LOFO is a trans-seasonal unisex clothing brand founded in 2017 by Ana Grigoriu and Stelian Dobrescu and focused on speculation about the future of fashion, while regularly testing social and commercial outcomes of their product. Their graphic design background generated this systematic approach to fashion.
LOFO is a collection of built garments and Ana and Stelian see themselves as builders rather than fashion designers. LOFO is a clothing brand, but it’s also an experiment to see how the clothing production and selling model can change and adapt to the current cultural landscape.
Tell us about your brand
LOFO produces ‘principled’ ready-to-wear and is one of the few brands worldwide that practices this kind of cost transparency and lists all the production costs on every product page. We work with small family-owned workshops where we can have a clear overview on every process. Our products are developed on a trans-seasonal basis that means we don’t change the clothing patterns each season, but instead improve and experiment with staple pieces. Each week we release new products that are bought on a pre-order basis, seeking to minimise waste by overproduction. Those are the things that describe LOFO best. Our aesthetic is generated according to that ethos.
What does the move to Poplar Works mean to you?
London is a great place to be a creative business and Poplar Works stands up to such a testimony. The team at LCF, who has been working for years to put the vision into practice have developed an ideal space for young people and their plans to thrive. They have given us the opportunity to make a dent in the fashion industry and now it’s our turn to work together and make sure that dent is as significant and meaningful as possible. Frankly it’s been a great surprise, one for which we’ve tried to prepare as best as we can. Right now, we think that it’s just what the industry needs and we’re thrilled and motivated.
For some businesses, the move to Poplar Works will mean being to expand production or their team. What are the specific ways it will benefit you?
A space for development is vital in allowing us to put our vision for LOFO into place – to build a fashion-forward, sustainable, efficient and inclusive brand for the future. CFE and LCF have been a tremendous help in guiding our efforts towards that goal and we hope to continue to develop our ideas and a place to build our team as well as building a fashion workroom where we can experiment with nano-scale production and various innovations in the field of garments. This opportunity allows us to test many of the things we’ve been incubating like transparent pricing and labour traceability, transseasonality, unisex clothing patterns, and generally an alternative model to fashion.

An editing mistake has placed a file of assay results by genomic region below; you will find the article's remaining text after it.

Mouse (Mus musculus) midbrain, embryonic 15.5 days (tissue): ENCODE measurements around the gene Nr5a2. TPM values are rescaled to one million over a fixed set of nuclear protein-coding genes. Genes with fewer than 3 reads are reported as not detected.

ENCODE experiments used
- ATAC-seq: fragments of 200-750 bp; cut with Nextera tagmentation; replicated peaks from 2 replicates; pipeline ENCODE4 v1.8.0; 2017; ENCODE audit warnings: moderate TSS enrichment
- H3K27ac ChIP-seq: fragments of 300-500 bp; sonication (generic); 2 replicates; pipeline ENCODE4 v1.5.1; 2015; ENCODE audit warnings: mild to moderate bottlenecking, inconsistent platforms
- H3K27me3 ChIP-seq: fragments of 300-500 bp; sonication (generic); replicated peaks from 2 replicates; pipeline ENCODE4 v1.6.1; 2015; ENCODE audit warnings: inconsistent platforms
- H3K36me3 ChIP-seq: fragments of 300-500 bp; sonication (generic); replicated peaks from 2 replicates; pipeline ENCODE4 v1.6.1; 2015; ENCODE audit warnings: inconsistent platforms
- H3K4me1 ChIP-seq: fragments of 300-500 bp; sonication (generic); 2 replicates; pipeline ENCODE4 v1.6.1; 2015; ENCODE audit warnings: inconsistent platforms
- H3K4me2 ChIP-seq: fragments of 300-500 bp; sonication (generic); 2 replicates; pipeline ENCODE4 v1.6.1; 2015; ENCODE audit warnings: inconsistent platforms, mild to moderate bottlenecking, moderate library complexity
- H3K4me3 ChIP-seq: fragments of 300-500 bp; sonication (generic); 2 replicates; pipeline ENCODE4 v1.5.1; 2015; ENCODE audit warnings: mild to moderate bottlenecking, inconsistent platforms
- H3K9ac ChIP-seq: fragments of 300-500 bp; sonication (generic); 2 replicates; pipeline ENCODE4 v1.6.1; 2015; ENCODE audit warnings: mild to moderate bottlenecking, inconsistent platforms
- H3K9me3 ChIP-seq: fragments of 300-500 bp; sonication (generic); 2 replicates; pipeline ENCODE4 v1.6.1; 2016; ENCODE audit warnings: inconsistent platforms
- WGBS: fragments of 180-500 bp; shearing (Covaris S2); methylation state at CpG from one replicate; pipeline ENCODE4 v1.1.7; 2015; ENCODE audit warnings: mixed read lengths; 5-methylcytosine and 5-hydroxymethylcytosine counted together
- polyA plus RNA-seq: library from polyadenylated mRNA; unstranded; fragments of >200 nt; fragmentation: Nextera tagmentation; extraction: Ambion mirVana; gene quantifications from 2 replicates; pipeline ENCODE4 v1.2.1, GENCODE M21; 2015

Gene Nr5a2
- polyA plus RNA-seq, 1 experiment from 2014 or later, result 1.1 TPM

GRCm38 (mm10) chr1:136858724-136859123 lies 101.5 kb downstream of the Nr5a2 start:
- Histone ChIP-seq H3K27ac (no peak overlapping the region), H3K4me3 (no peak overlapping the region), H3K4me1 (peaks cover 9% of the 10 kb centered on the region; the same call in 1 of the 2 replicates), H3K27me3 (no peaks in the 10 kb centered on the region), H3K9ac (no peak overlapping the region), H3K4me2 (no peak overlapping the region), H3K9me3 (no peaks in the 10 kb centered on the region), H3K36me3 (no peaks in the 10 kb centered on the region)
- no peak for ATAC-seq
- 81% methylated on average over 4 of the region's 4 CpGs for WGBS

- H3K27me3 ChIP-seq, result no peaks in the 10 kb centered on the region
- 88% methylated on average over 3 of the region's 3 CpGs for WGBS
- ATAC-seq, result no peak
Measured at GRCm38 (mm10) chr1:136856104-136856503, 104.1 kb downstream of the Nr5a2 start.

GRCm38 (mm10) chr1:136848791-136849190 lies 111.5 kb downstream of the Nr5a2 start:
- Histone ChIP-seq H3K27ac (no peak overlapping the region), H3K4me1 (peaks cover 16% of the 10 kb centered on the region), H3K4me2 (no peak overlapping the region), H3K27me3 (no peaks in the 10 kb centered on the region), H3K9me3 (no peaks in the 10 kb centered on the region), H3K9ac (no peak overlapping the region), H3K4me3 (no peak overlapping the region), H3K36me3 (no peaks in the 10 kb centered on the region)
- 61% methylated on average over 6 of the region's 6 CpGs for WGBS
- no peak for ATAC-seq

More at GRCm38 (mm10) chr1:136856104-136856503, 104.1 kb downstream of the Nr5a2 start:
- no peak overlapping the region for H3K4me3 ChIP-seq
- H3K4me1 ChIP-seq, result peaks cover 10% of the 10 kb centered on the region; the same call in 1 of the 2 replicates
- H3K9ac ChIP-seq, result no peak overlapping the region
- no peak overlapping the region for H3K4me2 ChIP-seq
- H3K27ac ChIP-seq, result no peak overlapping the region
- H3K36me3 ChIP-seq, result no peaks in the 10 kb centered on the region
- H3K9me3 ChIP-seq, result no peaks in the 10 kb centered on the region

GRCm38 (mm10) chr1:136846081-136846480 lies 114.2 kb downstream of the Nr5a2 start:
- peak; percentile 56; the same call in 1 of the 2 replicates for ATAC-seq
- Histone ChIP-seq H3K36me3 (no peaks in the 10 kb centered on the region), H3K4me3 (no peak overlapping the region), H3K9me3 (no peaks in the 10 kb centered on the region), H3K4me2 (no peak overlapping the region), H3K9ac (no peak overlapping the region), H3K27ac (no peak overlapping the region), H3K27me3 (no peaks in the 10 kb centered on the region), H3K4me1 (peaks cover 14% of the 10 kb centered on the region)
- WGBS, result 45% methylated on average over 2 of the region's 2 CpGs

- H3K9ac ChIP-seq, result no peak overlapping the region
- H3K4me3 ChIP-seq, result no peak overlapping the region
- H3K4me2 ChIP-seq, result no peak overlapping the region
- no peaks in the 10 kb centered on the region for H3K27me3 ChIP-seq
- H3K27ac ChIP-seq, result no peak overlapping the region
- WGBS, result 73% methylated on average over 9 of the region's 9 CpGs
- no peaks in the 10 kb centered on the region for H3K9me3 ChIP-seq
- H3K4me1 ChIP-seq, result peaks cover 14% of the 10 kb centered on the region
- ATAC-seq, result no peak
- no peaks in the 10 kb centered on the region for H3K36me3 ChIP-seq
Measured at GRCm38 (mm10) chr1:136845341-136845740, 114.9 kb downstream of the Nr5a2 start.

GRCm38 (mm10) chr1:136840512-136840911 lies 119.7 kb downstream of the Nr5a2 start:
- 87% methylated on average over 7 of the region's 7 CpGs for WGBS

We’ll utilise the space by putting in place a knowledge sharing scheme and a series of events that will augment both it's cultural value and our business reach.
Where were you based before moving to Poplar Works?
Our original workspace where we designed clothing, put together shipments and handled all aspects of our business was in Romania. Much of our stock and work equipment is still there, but we’ve been trying to find a space suitable to build our own sampling studio in London.
How will you help grow the creative community at Poplar Works?
We will help share and grow the business community in the following ways.
Firstly, we will welcome students to come in and learn about the production line, and welcome
graduates to enrol in apprenticeships and work on hands-on projects. We will also offer to go to
neighbouring schools to teach about sustainability from various points of view.
We will also endeavour to work together with the businesses in the Poplar Works community in order to develop new garments, new processes and cross-pollinate using our slim production and sampling line.
Thirdly, we will run events that will range from educational to entertainment-driven. Through them, we aim to involve and share possibilities with the community, bring attention to the Poplar Works spaces and raise awareness towards LOFO and its ethos.
If we were able to build a team to facilitate this, it would bring both financial and emotional value to the spaces.
LCF at Poplar Works is committed to giving back to the local community through the creative talent housed there. Can you talk a bit about your plans for giving back?
One event that we’re very keen to put in place is the Poplar Morning Rituals. It takes us back to our experience of organising Creative Mornings, a Friday morning event that originated in New York, that brought on a speaker each month. We hosted 24 editions with more than 1,500 total attendees.
This event would be open to all members of the community and advertised locally and online. A sponsor would cover speaker fees, breakfast and refreshments. The event typically involves 45 minutes for guests to drink their coffee and relax, then a 45 minute talk followed by questions.